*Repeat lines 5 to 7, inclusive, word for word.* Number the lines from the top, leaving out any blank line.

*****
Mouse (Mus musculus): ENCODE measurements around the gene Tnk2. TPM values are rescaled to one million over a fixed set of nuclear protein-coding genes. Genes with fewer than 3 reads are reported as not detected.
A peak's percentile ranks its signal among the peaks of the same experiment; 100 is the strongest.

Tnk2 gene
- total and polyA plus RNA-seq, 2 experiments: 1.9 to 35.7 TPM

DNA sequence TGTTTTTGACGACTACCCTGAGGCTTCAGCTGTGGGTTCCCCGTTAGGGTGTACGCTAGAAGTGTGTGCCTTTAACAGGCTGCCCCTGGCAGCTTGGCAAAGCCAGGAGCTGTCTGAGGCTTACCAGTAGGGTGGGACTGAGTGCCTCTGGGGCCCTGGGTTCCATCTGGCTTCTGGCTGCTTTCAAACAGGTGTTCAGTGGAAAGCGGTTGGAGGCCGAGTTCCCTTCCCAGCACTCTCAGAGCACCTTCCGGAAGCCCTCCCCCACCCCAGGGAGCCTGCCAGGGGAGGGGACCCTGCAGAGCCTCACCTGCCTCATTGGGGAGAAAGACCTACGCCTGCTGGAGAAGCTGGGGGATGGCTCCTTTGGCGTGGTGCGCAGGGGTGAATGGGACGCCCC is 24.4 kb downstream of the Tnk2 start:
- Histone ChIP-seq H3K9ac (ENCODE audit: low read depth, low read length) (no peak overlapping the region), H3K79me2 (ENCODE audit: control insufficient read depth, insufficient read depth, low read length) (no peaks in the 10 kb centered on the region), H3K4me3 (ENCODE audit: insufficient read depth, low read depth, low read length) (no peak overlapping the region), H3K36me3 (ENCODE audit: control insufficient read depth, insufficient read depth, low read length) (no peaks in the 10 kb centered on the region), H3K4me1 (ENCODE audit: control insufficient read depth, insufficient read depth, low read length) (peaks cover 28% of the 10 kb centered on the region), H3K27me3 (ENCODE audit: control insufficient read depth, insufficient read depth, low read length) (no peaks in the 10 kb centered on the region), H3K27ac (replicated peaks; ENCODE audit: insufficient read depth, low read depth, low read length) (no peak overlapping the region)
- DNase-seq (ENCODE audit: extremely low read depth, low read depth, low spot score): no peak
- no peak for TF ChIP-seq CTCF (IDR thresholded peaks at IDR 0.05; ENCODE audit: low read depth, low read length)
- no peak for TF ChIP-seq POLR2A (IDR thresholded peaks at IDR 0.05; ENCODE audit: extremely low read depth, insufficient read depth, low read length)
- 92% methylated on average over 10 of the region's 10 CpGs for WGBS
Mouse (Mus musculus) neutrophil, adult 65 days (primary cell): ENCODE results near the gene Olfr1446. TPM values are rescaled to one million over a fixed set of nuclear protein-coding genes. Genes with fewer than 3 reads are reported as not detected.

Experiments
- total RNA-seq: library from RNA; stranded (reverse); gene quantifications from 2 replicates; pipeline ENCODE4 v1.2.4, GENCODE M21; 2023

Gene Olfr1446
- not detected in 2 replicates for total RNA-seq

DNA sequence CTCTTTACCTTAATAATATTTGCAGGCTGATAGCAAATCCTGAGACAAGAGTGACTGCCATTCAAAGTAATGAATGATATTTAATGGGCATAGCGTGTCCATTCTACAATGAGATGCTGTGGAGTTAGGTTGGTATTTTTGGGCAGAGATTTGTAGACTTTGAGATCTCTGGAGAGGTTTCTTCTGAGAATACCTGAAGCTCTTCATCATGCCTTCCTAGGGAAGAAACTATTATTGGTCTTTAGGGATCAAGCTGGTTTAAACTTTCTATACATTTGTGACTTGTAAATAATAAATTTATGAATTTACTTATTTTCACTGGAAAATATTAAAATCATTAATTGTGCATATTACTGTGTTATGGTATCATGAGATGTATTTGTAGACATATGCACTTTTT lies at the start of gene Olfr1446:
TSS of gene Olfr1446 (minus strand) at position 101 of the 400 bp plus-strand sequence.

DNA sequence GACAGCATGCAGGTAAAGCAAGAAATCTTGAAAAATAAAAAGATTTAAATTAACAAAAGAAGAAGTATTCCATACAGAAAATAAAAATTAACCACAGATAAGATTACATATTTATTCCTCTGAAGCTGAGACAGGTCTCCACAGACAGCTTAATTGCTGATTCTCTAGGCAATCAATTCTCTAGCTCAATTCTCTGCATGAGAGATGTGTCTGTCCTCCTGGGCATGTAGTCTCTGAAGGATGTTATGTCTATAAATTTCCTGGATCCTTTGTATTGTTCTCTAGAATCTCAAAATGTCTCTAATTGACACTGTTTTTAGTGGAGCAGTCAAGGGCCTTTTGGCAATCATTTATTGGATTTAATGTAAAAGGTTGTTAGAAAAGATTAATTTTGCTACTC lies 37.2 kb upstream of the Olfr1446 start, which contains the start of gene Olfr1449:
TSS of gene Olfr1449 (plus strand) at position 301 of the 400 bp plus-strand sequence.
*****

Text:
DNA sequence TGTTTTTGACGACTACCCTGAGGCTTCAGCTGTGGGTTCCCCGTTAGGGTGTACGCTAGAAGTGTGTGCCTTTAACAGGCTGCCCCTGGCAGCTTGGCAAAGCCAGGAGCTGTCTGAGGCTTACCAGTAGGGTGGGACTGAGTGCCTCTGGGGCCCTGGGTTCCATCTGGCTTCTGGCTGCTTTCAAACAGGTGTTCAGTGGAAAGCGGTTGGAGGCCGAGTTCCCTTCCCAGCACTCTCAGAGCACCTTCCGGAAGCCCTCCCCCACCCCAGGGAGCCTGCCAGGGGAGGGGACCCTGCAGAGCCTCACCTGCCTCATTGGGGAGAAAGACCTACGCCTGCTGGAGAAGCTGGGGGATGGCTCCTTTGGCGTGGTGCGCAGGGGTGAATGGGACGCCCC is 24.4 kb downstream of the Tnk2 start:
- Histone ChIP-seq H3K9ac (ENCODE audit: low read depth, low read length) (no peak overlapping the region), H3K79me2 (ENCODE audit: control insufficient read depth, insufficient read depth, low read length) (no peaks in the 10 kb centered on the region), H3K4me3 (ENCODE audit: insufficient read depth, low read depth, low read length) (no peak overlapping the region), H3K36me3 (ENCODE audit: control insufficient read depth, insufficient read depth, low read length) (no peaks in the 10 kb centered on the region), H3K4me1 (ENCODE audit: control insufficient read depth, insufficient read depth, low read length) (peaks cover 28% of the 10 kb centered on the region), H3K27me3 (ENCODE audit: control insufficient read depth, insufficient read depth, low read length) (no peaks in the 10 kb centered on the region), H3K27ac (replicated peaks; ENCODE audit: insufficient read depth, low read depth, low read length) (no peak overlapping the region)
- DNase-seq (ENCODE audit: extremely low read depth, low read depth, low spot score): no peak